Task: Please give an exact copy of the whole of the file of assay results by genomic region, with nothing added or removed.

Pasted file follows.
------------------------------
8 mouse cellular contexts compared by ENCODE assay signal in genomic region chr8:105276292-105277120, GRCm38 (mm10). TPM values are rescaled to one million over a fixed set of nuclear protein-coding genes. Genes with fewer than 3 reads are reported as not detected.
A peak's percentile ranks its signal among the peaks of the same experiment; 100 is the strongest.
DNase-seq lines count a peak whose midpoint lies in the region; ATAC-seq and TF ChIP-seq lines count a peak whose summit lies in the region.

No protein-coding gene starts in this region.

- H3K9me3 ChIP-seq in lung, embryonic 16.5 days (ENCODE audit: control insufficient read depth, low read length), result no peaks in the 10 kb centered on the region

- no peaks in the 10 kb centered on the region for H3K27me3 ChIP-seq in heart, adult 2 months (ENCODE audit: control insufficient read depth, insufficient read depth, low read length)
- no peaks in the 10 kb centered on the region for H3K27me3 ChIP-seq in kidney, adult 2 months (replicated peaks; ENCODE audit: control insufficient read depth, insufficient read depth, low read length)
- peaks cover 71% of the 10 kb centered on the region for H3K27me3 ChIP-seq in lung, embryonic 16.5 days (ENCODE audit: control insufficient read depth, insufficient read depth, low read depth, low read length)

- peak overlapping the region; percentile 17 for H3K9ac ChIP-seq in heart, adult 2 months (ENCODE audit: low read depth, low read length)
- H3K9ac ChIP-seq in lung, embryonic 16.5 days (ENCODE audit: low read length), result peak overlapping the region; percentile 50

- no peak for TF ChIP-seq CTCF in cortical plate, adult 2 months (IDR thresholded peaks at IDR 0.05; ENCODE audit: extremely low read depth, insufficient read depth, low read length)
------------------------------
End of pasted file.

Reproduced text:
8 mouse cellular contexts compared by ENCODE assay signal in genomic region chr8:105276292-105277120, GRCm38 (mm10). TPM values are rescaled to one million over a fixed set of nuclear protein-coding genes. Genes with fewer than 3 reads are reported as not detected.
A peak's percentile ranks its signal among the peaks of the same experiment; 100 is the strongest.
DNase-seq lines count a peak whose midpoint lies in the region; ATAC-seq and TF ChIP-seq lines count a peak whose summit lies in the region.

No protein-coding gene starts in this region.

- H3K9me3 ChIP-seq in lung, embryonic 16.5 days (ENCODE audit: control insufficient read depth, low read length), result no peaks in the 10 kb centered on the region

- no peaks in the 10 kb centered on the region for H3K27me3 ChIP-seq in heart, adult 2 months (ENCODE audit: control insufficient read depth, insufficient read depth, low read length)
- no peaks in the 10 kb centered on the region for H3K27me3 ChIP-seq in kidney, adult 2 months (replicated peaks; ENCODE audit: control insufficient read depth, insufficient read depth, low read length)
- peaks cover 71% of the 10 kb centered on the region for H3K27me3 ChIP-seq in lung, embryonic 16.5 days (ENCODE audit: control insufficient read depth, insufficient read depth, low read depth, low read length)

- peak overlapping the region; percentile 17 for H3K9ac ChIP-seq in heart, adult 2 months (ENCODE audit: low read depth, low read length)
- H3K9ac ChIP-seq in lung, embryonic 16.5 days (ENCODE audit: low read length), result peak overlapping the region; percentile 50

- no peak for TF ChIP-seq CTCF in cortical plate, adult 2 months (IDR thresholded peaks at IDR 0.05; ENCODE audit: extremely low read depth, insufficient read depth, low read length)